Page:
Right now, the Coronavirus is a hot topic of discussion - and rightly so, with the current death toll having just surpassed 1100 and an estimated 45,000 more people infected. Although treatment options, vaccines and the origin of the virus are the topics most likely to show up in your Google search bar right now, there is also a large volume of content out there relating to good hygiene practices and awareness as a method of preventing both the spread and the contracting of the virus.
What does Coronavirus mean for you?
In our previous blog post "What does the Coronavirus outbreak mean for you" we spoke about good hand hygiene practices being the most effective means of limiting the risk of contamination (as recommended by the WHO).
But good hand hygiene practices don’t exist in isolation. They need to be combined with excellent hygiene in our homes, and (perhaps even more importantly) at our places of work: the places we spend most of our time, and where we come into contact with a far wider cross-section of the population that just our friends and family.
In an article on CNN today, a Singapore bank evacuated staff after an employee was found to be infected with Coronavirus, and stated that “office spaces and common areas like elevators and bathrooms are being deep cleaned and disinfected.”
And in the very next news story, CNN reported that “Experts are investigating if the coronavirus can spread through piping systems” after residents on different floors (but vertically above and below one another)of the same building contracted the virus.
While scientists believe Coronavirus it is mainly transmitted by direct contact and through contaminated droplets, Microbiologist Yuen Kwok-yung said that an improperly sealed pipe could have resulted in virus transmission, by carrying infected faeces into the building's ventilation system and blowing it into people's bathrooms. "As the pipeline that transfers faeces is connected to the air pipe, it is very likely for the virus in the faeces to be transmitted through the air fan into the toilet,"
While the investigation into the building continues, Hong Kong's Center for Health Protection has advised the public to maintain drainage pipes by regularly pouring water into drain outlets and to put the toilet lid down before flushing "to avoid spreading germs."
We’ve long maintained that the Journey of the Germ starts with toilets that are flushed with an open lid. We’ve also always maintained that good personal and office hygiene starts in a bathroom that has been deep cleaned, to ensure that bacteria are eliminated from recesses, u-bends and other hard-to-reach areas.
This is because office bathrooms are often in poorly ventilated parts of the building and if hygiene isn’t made a priority, they come to be associated with odour, germs and filth. An unhygienic bathroom (as we have seen from the Hong Kong building example above) poses very real health risks to you, your colleagues (and by extension, your family).
What are some of the telltale signs that your bathroom is at risk?
- You’ve noticed an unpleasant odour in the bathroom, unrelated to bodily waste. This lingering malodour is the byproduct of bacteria
- You’ve noticed encrusted scale on the inside of your toilet and basins, or under the rims
- Urine, faeces and other bodily waste products are found in deep recesses, flushing rims and outlets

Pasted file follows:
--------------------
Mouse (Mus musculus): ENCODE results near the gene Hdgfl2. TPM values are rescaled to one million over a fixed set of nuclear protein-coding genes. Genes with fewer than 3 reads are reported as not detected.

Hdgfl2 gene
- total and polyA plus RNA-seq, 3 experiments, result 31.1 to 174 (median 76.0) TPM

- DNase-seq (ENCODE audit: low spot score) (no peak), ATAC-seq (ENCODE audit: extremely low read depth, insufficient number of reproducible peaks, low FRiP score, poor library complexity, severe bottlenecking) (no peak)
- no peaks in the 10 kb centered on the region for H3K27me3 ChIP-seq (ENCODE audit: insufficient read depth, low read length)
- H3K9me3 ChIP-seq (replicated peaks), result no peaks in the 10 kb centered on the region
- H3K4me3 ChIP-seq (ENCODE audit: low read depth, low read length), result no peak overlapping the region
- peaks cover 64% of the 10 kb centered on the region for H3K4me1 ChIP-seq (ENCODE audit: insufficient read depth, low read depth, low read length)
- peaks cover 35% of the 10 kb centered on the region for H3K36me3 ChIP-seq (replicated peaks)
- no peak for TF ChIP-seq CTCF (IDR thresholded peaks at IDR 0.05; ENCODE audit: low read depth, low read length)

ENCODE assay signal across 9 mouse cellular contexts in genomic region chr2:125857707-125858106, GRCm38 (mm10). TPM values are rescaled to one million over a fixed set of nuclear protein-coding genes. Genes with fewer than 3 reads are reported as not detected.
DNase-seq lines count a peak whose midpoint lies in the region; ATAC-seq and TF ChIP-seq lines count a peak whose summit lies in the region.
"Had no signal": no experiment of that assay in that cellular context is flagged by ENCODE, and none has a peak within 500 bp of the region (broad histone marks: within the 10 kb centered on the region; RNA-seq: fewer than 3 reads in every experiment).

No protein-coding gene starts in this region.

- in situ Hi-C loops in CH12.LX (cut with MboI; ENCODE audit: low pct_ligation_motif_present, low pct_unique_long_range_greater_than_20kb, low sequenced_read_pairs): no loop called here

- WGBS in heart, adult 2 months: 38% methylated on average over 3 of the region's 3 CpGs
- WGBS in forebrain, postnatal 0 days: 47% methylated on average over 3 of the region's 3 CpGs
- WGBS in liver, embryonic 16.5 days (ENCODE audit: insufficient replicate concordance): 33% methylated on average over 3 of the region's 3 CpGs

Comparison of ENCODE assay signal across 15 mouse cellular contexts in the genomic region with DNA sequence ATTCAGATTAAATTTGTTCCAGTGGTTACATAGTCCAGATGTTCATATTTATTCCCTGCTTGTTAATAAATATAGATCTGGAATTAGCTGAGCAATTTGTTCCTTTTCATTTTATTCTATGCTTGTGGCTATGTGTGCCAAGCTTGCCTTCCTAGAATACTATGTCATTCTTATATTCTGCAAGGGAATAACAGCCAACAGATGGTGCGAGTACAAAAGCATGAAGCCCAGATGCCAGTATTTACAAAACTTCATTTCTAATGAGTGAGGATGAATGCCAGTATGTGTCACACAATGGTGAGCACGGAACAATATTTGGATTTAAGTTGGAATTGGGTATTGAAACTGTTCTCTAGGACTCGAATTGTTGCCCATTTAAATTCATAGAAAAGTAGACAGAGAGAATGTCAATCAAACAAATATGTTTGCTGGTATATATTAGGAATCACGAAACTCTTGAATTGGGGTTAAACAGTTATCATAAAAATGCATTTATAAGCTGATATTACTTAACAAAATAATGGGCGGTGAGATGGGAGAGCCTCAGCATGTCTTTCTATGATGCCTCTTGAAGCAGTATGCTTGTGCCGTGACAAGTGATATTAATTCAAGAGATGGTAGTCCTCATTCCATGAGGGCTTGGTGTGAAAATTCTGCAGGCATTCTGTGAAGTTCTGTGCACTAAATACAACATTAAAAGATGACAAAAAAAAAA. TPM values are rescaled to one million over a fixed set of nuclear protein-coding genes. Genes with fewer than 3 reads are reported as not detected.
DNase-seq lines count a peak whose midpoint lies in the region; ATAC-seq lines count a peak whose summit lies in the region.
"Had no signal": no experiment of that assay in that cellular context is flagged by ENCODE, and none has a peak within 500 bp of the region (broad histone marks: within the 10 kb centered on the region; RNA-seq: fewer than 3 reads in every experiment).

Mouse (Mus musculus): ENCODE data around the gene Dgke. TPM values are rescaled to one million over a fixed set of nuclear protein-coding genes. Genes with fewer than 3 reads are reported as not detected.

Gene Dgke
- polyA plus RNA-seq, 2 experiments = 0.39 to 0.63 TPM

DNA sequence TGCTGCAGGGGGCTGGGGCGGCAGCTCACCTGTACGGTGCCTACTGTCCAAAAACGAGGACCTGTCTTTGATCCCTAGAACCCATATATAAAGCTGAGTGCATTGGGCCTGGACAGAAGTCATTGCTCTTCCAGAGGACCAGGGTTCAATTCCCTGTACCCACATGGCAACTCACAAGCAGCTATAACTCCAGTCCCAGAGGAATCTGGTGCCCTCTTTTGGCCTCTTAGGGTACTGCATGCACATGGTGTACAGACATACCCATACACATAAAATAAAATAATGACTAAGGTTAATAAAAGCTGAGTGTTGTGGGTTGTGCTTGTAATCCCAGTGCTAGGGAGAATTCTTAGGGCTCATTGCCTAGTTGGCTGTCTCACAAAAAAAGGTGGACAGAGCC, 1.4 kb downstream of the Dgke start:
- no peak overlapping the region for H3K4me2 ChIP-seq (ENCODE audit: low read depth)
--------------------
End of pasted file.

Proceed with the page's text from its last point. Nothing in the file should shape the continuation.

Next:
- You may be hearing more frequent complaints of bouts of illness in the office, including respiratory tract infections, urinary tract infections and diarrhoea
You might be thinking, surely these things can be fixed quickly with the help of some chemical cleaning products and my daily cleaner?
The answer is unfortunately not. Often daily cleaners don’t have the right equipment, skillset or the right products to address the problem. To elaborate, they may be able to mask the smell with air freshener; clean surfaces and the inside of the toilet with general chemicals, but this is no match for bacteria and scale buildup. The equipment needed to get into recesses and crevices - where bacteria is most concentrated - is usually not at their disposal.
So why a Deep Clean from Initial?
Initial’s Ablution Hygiene Treatment (AHT) is delivered by trained hygiene specialists to sanitise toilets, bathroom fixtures and surfaces. Patented bio-enzyme preparations, which are 100% environmentally friendly, are used to remove the buildup of scale, dirt and faecal deposits, and are compatible with septic tanks.
Initial is also the only provider to offer antibacterial fogging as part of our deep clean. Antibacterial fogging uses a high-level disinfectant in an aerosol state. The aerosol droplets reach into every crack and crevice and cover every exposed surface of your bathroom, penetrating the places daily cleaning just can’t reach. Compared to manual cleaning, fogging is an extremely fast, efficient and water-wise service which significantly reduces the overall bacteria count in a bathroom, for safer, healthier environments. Read more about the service and its benefits here.
You might think it sound messy, it’s not. This service is extremely water-wise as bio-enzymes are used instead of high-pressure hoses (which can use up to 50 litres of water in 5 minutes.) You might also be concerned about the cost of such a high-tech solution to bathroom deep cleaning, but in a previous blog post, we showed just how you can get a full hygiene solution, including a quarterly deep clean, for a mere R2.40 per person, per day - less than a cup of coffee.
If you aren’t sure that you have a problem in your bathroom but just want some peace of mind - and who doesn’t these days - you can always contact Initial to send in an expert consultant to do a free onsite assessment.